Something to Chew On

A Guide to Eating Right and Living Well


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Becoming Stronger Than Your Excuses : Part Two

mid section view of a woman cutting vegetablesYou don’t have to go fast–you just have to go.

A friend told me a quote her mother would say, “Never start new diets on Friday.” Unfortunately, many people have this mentality that they will start their new diet or new exercise habits tomorrow or someday. And then tomorrow turns into next week and next week turns into after football season and the cycle continues on and on. Sound familiar? Bottom line is, you need to start making healthy changes TODAY. When you are not prioritizing your health, you make an easy entrance for illness and disease to come into your life.

Someday is not a day during the week. Many people like to use  the weather for their barrier to exercise. Many patients state that they will walk more when the weather gets warmer. And when I see those patients again 3-6 months later, many will claim that it was too hot to walk outside. I agree, the weather in Illinois can be quite ferocious and can throw a curveball into anyone’s outdoor exercise routine. However, there are so many opportunities to increase one’s physical activity indoors. Ten-dollar gyms have sprung up like

English: A picture of the inside of a remodele...

wildflowers, especially here in central Illinois. Most people can afford a $10/month gym membership. I’ve even had people state that they cannot afford that; but, when you look into someone’s unhealthy habits $10 is the same amount one would pay to go through a drive-thru and get a value meal or what you would spend on  a couple of packs of cigarettes.You can also take advantage of free walking opportunities such as the mall or large department stores. Wal-Mart, Lowes, and Menards are great stores were you could easily walk a mile simply by making a few laps around the perimeter.

You can feel sore tomorrow or you can feel sorry tomorrow. You have the power to choose.


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Apples to Apples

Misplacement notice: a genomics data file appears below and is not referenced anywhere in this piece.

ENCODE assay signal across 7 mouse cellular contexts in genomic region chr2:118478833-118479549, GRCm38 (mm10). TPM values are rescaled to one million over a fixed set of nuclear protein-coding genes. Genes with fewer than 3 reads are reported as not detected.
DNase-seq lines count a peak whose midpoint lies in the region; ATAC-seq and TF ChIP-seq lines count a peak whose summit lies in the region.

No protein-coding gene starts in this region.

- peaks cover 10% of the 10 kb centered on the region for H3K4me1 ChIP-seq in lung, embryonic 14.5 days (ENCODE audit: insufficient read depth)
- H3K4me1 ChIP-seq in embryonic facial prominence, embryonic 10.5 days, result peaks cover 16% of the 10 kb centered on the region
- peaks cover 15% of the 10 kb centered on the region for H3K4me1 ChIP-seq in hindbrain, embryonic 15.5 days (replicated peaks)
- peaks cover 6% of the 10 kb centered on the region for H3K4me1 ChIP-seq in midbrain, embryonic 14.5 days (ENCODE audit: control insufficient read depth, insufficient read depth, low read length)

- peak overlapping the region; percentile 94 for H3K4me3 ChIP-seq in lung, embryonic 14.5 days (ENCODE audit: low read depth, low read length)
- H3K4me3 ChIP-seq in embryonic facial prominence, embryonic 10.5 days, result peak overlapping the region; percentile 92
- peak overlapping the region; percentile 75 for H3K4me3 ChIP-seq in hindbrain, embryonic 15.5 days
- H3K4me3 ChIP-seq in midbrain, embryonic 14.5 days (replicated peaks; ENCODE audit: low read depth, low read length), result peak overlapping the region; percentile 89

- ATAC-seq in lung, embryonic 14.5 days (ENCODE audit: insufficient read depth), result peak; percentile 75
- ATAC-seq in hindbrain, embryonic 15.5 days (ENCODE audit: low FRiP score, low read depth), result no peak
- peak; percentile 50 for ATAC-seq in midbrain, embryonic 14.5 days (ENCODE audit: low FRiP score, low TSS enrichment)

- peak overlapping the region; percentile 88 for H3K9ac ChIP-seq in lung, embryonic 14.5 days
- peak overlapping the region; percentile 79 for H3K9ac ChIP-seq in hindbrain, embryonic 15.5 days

Apples are one of the most iconic fruits of the fall season. Fall marks back to school themed apple decor and the fun tradition of bobbing for apples. Apples serve as a symbol for healthy eating. Many families use apples in theirapples everyday diet from a snack to an apple pie.  In fact, most are familiar with the saying, “An apple a day keeps the doctor away”. But is there any truth behind this old proverb? This happens to be one saying worth repeating.

  • Apples under the microscope:
    • Quercetin, a flavonoid found in apples has been studied for its possible protective benefits against prostate cancer.
    • Researchers at Cornell University showed that nutrients found in the skin of apples inhibited the reproduction of colon cancer cells by 43%.
    • The National Cancer Institute released a statement saying that the flavonoids, like the ones found in apples, may reduce the risk of lung cancer by as much as 50%.
    • Other studies have shown that apples can also help reduce the risk of asthma and possibly type 2 diabetes.
    • Apples contain pectin, which is a valuable source of soluble fiber (1.0 gram per medium-sized apple). Soluble fiber can help reduce cholesterol levels and possibly help control blood sugars. The average apple contains 3-5 grams of total fiber, which can help support digestive health.
  • Choosing your perfect apple:
    • Apples come in many varieties. They can be sweet, tart, crisp, soft, red, yellow, green; the combinations are endless! I personally love a sweet, crisp apple so I tend to stick with Gala, Fuji or the Honeycrisp varieties. Picking the perfect apple can depend on your usage of the apple. Different varieties are recommended if you’re simply snacking or using apples for cooking/baking purposes. Below is a list of apples, their profiles and recommended uses. appleVarietiesChart